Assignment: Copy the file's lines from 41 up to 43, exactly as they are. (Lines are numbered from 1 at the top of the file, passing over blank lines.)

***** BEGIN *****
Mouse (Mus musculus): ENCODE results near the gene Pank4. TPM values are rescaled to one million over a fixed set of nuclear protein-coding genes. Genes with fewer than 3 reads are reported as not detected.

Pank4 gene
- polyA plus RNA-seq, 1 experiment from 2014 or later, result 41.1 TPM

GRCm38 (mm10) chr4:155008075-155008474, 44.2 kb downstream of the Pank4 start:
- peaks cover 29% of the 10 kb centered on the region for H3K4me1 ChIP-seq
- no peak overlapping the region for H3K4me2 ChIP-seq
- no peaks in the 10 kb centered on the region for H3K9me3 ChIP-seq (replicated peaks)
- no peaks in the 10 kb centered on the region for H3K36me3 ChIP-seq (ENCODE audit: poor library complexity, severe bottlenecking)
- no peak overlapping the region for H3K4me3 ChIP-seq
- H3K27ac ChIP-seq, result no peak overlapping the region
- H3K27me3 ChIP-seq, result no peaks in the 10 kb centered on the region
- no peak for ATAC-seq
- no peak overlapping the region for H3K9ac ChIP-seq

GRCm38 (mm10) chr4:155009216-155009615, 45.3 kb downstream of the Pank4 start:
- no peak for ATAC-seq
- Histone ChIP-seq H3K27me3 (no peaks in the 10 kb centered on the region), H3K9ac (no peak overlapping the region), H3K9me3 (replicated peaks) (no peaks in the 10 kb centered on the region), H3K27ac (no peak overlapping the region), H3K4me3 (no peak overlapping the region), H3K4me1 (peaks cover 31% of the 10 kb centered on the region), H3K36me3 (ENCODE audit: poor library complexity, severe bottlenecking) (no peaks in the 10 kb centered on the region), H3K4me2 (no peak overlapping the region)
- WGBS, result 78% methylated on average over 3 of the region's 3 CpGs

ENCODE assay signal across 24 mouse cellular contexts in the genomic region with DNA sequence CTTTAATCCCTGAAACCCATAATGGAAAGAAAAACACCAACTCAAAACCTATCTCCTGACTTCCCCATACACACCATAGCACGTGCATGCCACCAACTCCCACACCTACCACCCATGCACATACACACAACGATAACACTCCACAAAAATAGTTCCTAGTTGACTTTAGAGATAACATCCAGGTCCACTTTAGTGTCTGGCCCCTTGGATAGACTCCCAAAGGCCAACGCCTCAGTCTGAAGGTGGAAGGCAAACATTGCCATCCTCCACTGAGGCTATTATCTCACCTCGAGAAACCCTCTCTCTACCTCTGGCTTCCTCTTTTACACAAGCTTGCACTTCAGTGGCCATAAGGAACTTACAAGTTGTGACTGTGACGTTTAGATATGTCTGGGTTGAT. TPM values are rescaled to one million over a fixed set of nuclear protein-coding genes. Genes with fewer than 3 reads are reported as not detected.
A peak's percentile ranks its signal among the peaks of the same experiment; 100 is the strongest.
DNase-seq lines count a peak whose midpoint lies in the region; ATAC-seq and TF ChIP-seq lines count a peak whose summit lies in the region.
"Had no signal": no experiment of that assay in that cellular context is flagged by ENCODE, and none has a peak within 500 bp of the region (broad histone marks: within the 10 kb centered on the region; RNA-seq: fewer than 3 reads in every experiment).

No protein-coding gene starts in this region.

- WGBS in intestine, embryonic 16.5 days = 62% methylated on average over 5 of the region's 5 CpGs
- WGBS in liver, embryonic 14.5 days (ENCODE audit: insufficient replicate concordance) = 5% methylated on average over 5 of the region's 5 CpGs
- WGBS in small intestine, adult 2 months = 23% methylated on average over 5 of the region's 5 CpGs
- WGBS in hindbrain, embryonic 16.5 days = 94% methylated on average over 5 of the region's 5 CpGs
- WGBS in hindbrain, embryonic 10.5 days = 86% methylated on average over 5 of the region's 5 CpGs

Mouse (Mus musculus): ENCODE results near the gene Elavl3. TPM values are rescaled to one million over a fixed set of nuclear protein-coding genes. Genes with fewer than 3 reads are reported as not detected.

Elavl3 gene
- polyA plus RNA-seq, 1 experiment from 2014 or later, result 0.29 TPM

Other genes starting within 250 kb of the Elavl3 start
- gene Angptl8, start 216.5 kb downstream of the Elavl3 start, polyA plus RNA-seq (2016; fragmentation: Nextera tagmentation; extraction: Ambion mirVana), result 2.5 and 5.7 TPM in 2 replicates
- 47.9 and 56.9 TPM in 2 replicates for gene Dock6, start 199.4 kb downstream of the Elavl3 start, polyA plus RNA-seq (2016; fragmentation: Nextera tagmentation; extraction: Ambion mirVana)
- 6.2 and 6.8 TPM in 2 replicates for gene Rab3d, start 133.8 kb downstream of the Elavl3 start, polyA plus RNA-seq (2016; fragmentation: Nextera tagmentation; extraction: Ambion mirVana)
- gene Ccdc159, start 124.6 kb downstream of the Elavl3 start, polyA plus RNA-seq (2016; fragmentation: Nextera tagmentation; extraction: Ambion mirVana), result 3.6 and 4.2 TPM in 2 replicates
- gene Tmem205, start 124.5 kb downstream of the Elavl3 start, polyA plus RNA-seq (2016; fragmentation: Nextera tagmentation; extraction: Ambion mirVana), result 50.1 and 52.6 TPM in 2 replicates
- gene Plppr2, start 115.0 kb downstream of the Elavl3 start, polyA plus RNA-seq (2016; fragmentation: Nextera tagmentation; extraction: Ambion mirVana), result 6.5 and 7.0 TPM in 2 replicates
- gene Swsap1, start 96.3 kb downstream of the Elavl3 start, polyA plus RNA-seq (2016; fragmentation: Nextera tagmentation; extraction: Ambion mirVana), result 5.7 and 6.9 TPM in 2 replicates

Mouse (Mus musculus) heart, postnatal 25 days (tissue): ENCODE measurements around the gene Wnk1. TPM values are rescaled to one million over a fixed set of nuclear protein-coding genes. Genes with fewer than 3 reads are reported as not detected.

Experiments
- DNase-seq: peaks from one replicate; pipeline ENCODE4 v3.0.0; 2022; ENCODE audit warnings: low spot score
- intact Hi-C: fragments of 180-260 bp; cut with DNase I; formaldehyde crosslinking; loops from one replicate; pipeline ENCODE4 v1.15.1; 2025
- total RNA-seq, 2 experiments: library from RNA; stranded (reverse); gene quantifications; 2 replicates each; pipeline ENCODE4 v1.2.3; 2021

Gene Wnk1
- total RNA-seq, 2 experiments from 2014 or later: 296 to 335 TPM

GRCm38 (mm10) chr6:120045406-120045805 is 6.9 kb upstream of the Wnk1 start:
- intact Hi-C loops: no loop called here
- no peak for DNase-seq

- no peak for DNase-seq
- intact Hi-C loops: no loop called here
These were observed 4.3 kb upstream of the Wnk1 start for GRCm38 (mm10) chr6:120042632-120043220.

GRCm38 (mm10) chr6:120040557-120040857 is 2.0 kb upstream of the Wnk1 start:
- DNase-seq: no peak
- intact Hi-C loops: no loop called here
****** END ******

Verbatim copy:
- DNase-seq: peaks from one replicate; pipeline ENCODE4 v3.0.0; 2022; ENCODE audit warnings: low spot score
- intact Hi-C: fragments of 180-260 bp; cut with DNase I; formaldehyde crosslinking; loops from one replicate; pipeline ENCODE4 v1.15.1; 2025
- total RNA-seq, 2 experiments: library from RNA; stranded (reverse); gene quantifications; 2 replicates each; pipeline ENCODE4 v1.2.3; 2021